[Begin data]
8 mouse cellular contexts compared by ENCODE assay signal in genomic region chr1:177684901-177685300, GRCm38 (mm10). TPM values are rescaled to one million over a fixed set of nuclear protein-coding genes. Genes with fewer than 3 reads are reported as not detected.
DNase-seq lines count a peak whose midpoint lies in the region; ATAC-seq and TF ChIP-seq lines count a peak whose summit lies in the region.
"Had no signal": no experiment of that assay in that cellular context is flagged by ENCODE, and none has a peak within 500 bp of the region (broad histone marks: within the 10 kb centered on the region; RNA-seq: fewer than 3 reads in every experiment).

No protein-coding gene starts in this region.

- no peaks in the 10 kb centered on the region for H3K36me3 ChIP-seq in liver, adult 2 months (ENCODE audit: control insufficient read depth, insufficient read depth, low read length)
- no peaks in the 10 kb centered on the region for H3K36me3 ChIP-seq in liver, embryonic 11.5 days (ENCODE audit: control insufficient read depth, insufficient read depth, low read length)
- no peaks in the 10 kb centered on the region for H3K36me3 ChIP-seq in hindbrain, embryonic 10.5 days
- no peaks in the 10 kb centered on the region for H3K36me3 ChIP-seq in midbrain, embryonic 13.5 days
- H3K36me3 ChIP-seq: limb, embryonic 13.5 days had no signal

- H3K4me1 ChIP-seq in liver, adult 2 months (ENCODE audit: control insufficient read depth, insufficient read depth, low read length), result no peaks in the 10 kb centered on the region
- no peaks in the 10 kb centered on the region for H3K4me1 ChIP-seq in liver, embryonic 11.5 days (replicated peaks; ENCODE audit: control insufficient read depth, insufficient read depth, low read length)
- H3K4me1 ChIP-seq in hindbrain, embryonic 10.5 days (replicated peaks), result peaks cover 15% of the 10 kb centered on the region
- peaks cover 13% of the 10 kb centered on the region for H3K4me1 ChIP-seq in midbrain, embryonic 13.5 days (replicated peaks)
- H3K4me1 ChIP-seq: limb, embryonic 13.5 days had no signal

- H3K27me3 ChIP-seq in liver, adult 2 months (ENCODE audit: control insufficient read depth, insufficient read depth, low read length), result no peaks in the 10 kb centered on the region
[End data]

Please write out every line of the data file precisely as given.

8 mouse cellular contexts compared by ENCODE assay signal in genomic region chr1:177684901-177685300, GRCm38 (mm10). TPM values are rescaled to one million over a fixed set of nuclear protein-coding genes. Genes with fewer than 3 reads are reported as not detected.
DNase-seq lines count a peak whose midpoint lies in the region; ATAC-seq and TF ChIP-seq lines count a peak whose summit lies in the region.
"Had no signal": no experiment of that assay in that cellular context is flagged by ENCODE, and none has a peak within 500 bp of the region (broad histone marks: within the 10 kb centered on the region; RNA-seq: fewer than 3 reads in every experiment).

No protein-coding gene starts in this region.

- no peaks in the 10 kb centered on the region for H3K36me3 ChIP-seq in liver, adult 2 months (ENCODE audit: control insufficient read depth, insufficient read depth, low read length)
- no peaks in the 10 kb centered on the region for H3K36me3 ChIP-seq in liver, embryonic 11.5 days (ENCODE audit: control insufficient read depth, insufficient read depth, low read length)
- no peaks in the 10 kb centered on the region for H3K36me3 ChIP-seq in hindbrain, embryonic 10.5 days
- no peaks in the 10 kb centered on the region for H3K36me3 ChIP-seq in midbrain, embryonic 13.5 days
- H3K36me3 ChIP-seq: limb, embryonic 13.5 days had no signal

- H3K4me1 ChIP-seq in liver, adult 2 months (ENCODE audit: control insufficient read depth, insufficient read depth, low read length), result no peaks in the 10 kb centered on the region
- no peaks in the 10 kb centered on the region for H3K4me1 ChIP-seq in liver, embryonic 11.5 days (replicated peaks; ENCODE audit: control insufficient read depth, insufficient read depth, low read length)
- H3K4me1 ChIP-seq in hindbrain, embryonic 10.5 days (replicated peaks), result peaks cover 15% of the 10 kb centered on the region
- peaks cover 13% of the 10 kb centered on the region for H3K4me1 ChIP-seq in midbrain, embryonic 13.5 days (replicated peaks)
- H3K4me1 ChIP-seq: limb, embryonic 13.5 days had no signal

- H3K27me3 ChIP-seq in liver, adult 2 months (ENCODE audit: control insufficient read depth, insufficient read depth, low read length), result no peaks in the 10 kb centered on the region